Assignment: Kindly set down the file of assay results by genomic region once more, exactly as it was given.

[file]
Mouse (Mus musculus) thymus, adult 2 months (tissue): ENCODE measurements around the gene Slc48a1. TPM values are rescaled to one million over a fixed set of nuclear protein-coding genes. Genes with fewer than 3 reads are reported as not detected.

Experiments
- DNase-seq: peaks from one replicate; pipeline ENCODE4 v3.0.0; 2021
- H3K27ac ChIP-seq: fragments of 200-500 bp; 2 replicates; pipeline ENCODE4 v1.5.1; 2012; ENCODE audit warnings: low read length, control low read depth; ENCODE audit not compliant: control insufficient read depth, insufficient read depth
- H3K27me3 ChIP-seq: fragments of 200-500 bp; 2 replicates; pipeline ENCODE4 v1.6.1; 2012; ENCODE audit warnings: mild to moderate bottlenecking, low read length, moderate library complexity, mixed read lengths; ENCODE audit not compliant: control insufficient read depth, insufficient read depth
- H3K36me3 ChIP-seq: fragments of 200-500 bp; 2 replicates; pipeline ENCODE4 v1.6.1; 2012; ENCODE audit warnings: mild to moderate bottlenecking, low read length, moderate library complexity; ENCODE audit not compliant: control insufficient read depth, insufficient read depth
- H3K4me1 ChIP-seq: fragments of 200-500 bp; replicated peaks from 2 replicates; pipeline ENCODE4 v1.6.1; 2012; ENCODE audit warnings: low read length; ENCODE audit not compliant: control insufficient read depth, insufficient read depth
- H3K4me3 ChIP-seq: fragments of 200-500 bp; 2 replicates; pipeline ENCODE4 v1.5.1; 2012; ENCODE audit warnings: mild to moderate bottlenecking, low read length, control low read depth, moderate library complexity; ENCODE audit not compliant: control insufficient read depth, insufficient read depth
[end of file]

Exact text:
Mouse (Mus musculus) thymus, adult 2 months (tissue): ENCODE measurements around the gene Slc48a1. TPM values are rescaled to one million over a fixed set of nuclear protein-coding genes. Genes with fewer than 3 reads are reported as not detected.

Experiments
- DNase-seq: peaks from one replicate; pipeline ENCODE4 v3.0.0; 2021
- H3K27ac ChIP-seq: fragments of 200-500 bp; 2 replicates; pipeline ENCODE4 v1.5.1; 2012; ENCODE audit warnings: low read length, control low read depth; ENCODE audit not compliant: control insufficient read depth, insufficient read depth
- H3K27me3 ChIP-seq: fragments of 200-500 bp; 2 replicates; pipeline ENCODE4 v1.6.1; 2012; ENCODE audit warnings: mild to moderate bottlenecking, low read length, moderate library complexity, mixed read lengths; ENCODE audit not compliant: control insufficient read depth, insufficient read depth
- H3K36me3 ChIP-seq: fragments of 200-500 bp; 2 replicates; pipeline ENCODE4 v1.6.1; 2012; ENCODE audit warnings: mild to moderate bottlenecking, low read length, moderate library complexity; ENCODE audit not compliant: control insufficient read depth, insufficient read depth
- H3K4me1 ChIP-seq: fragments of 200-500 bp; replicated peaks from 2 replicates; pipeline ENCODE4 v1.6.1; 2012; ENCODE audit warnings: low read length; ENCODE audit not compliant: control insufficient read depth, insufficient read depth
- H3K4me3 ChIP-seq: fragments of 200-500 bp; 2 replicates; pipeline ENCODE4 v1.5.1; 2012; ENCODE audit warnings: mild to moderate bottlenecking, low read length, control low read depth, moderate library complexity; ENCODE audit not compliant: control insufficient read depth, insufficient read depth